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Your 2017 money saving festival guide

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Written by: YourMoney.com
21/06/2017
More than 130,000 festival-goers will be heading to Glastonbury this weekend while others will be heading to Bestival and Creamfields later this summer. Here’s the ultimate music-lovers’ finance guide.

In the coming months, millions of people will be heading to festivals around the country and overseas to hear their favourite artists perform live. Such experiences don’t come cheap when you have to consider the cost of the ticket, food, travel and accommodation.

There’s not much you can do about the price of the festival ticket, which really can put the boot in – Glastonbury came in at £238 plus a £5 booking fee per person this year – but there are other ways to save on your way there and at the actual festival too.

It’s best to plan ahead when it comes to saving money at a festival so here are the top tips to make sure you have the time of your life on a budget:

Book in advance

Book your travel as soon as you can. Advance train tickets are on general sale about 12 weeks ahead of the departure time, and they tend to be the cheapest tickets available.

Share a ride

If there’s a group of you going, and it works out cheaper to take a car, do it. This way you share the cost of petrol, parking (it’s £50 per car at Glasto), cut the congestion and reduce your carbon footprint. Glastonbury is also running a car sharing programme. Visit the site for more information.

The camping gear

You don’t need to buy the most expensive camping gear with all the mod cons as you’ll actually spend very little time under canvas. All you need is a cheap tent, a sleeping bag and a rolling mat. You definitely don’t need a state-of-the-art gas BBQ and an inflatable kingsize bed.

Make sure you check your tent a few days before you head to the festival for holes etc and so you know how to set it up.

Cash or credit?

Although festivals are getting better at providing festivalgoers with card payment methods, with some accepting mobile payments, it’s still a good idea to budget and take cash so that you know how much you’ve spent and how much you have left. You may find that ATMs on site charge you for withdrawing your cash.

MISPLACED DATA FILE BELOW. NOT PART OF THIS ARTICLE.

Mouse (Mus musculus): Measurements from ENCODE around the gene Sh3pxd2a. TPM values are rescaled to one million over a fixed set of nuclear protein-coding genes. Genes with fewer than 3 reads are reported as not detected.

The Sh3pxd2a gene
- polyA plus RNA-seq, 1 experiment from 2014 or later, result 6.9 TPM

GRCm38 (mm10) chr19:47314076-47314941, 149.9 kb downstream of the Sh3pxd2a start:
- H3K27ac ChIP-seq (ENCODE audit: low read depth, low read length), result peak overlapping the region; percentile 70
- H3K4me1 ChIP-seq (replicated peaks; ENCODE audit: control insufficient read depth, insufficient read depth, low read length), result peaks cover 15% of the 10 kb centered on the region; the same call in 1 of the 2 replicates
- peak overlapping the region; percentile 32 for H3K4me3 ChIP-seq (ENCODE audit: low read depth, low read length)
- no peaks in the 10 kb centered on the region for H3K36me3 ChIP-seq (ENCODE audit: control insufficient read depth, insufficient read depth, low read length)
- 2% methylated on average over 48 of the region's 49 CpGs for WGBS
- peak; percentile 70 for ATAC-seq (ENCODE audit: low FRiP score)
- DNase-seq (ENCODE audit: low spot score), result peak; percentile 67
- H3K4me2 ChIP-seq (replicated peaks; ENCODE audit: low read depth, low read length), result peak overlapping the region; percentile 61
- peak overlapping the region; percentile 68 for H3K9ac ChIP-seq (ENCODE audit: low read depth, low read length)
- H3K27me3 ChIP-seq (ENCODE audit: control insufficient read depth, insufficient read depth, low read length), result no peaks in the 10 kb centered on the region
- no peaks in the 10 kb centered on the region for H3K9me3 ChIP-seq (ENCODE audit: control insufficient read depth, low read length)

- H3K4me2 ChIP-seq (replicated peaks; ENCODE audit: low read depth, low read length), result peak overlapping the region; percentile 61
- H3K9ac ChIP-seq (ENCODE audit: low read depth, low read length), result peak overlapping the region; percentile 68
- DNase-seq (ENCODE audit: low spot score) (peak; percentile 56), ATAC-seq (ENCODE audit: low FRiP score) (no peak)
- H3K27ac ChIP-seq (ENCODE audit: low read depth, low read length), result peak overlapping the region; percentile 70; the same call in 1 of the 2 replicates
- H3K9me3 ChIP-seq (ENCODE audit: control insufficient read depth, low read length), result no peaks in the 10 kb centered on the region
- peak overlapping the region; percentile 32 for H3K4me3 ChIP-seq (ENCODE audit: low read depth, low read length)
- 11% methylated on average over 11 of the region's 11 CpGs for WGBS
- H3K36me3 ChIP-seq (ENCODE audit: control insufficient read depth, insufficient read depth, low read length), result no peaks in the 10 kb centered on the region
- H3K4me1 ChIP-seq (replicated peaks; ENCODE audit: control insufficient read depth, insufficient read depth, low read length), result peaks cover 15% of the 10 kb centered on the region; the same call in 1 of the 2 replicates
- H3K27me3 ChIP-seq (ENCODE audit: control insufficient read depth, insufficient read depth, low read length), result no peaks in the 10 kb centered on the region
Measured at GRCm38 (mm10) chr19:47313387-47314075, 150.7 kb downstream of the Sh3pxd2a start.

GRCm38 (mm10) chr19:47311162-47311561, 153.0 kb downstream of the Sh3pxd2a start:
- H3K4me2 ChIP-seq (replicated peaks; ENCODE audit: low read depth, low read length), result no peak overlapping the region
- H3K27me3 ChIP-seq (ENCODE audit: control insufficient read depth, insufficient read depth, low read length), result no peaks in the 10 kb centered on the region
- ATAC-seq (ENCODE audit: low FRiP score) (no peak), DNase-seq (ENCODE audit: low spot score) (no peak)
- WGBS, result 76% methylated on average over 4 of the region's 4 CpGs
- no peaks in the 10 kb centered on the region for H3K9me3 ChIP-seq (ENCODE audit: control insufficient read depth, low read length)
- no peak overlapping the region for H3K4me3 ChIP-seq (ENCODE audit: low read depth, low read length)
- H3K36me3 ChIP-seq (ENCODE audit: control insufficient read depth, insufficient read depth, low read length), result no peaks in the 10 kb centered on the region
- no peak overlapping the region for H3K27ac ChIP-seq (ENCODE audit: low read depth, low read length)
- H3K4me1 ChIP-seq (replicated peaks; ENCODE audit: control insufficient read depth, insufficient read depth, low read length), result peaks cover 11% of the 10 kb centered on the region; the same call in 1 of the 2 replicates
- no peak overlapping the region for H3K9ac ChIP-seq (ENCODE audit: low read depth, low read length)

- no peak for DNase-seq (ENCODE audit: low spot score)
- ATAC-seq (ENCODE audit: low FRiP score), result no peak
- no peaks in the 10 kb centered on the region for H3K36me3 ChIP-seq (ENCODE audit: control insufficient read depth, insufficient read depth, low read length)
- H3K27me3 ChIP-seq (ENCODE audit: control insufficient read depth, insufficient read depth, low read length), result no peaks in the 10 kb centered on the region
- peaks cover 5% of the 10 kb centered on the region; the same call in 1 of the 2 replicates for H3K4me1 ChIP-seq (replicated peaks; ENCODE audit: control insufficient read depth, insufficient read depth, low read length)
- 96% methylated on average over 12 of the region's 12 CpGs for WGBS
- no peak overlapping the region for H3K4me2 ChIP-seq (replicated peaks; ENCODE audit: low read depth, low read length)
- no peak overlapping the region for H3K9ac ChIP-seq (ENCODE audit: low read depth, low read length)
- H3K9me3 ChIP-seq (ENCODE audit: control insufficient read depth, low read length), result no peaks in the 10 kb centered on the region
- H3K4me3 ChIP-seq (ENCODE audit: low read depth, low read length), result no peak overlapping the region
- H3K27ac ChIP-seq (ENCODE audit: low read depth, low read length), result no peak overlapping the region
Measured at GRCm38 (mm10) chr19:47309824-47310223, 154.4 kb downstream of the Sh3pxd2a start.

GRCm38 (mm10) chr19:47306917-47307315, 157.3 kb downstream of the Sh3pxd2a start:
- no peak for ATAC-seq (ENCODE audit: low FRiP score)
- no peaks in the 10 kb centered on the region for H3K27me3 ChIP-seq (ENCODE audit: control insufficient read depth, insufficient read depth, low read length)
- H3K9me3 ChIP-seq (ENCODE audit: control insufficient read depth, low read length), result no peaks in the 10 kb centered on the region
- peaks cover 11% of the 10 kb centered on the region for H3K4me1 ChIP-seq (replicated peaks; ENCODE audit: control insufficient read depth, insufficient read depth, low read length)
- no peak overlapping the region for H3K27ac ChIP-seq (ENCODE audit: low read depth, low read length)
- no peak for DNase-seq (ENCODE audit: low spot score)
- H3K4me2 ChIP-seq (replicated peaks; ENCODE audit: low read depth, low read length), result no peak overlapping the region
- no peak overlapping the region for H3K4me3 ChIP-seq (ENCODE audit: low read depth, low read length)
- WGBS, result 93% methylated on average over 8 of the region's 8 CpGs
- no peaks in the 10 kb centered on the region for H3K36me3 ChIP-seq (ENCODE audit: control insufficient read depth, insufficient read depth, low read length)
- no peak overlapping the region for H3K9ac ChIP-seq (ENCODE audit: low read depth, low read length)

Take your own provisions

Festivals are notoriously expensive when it comes to food and drink and annoyingly, they may limit the amount of alcohol you can bring in with you, though it’s likely there isn’t one on food. If you are going to a two-day festival, taking along your own snacks will save you a small fortune.

Make a few ice-packs, or better still – take along frozen meat. Over a two-day festival, the meat will slowly thaw, so will be ready to eat when you’re ready and fancy throwing a BBQ party with your disposable BBQ.

Sleep with your phone

The average festival-goer will carry £593 worth of gadgets with them, according to mobile phone insurer Protect Your Bubble. Revellers say they pack their smartphone to contact friends if they get separate, to show off on social media and to keep in touch with family and friends at home.

But there’s nothing worse than having your valuables stolen, especially when you’re miles from home. Research by Policy Expert reveals nearly one in 30 festivalgoers is a victim of loss or theft so don’t leave it in your tent or keep it in your back pocket and it’s best to sleep with it at night.

Policy Expert also suggests checking the small print in your home insurance policy to see whether it includes ‘away from home’ cover. If it doesn’t, ask your insurer about additional protection. If you do fall victim to theft, tell the police as soon as possible as a crime number is essential to making a claim.

Otherwise you could consider buying a cheap smartphone to take those all important pics without being distraught if it were to get lost or stolen.

Download the app

As if festivals aren’t pricey enough, a lot of them charge you for a copy of the festival map. Just download the app or image on to your phone before you head out.

Merchandise

Leave buying all the festival merchandise until the last day. Often the vendors tend to drop the price of t-shirts etc because they want to get rid of them before they leave the festival.

Save the planet

Festivals may offer a recycling scheme for empty cups where you can get money back or money off drinks.

Sunscreen

Sharing one bottle of (pricey) sunscreen between a group makes more sense than taking a bottle each when you’re only going to a two-day festival.

Bring your own bottle

Bring a refillable plastic bottle. This way, you save money on those over-priced bottles of water and can top up with onsite water fountains.

And finally, check the weather!

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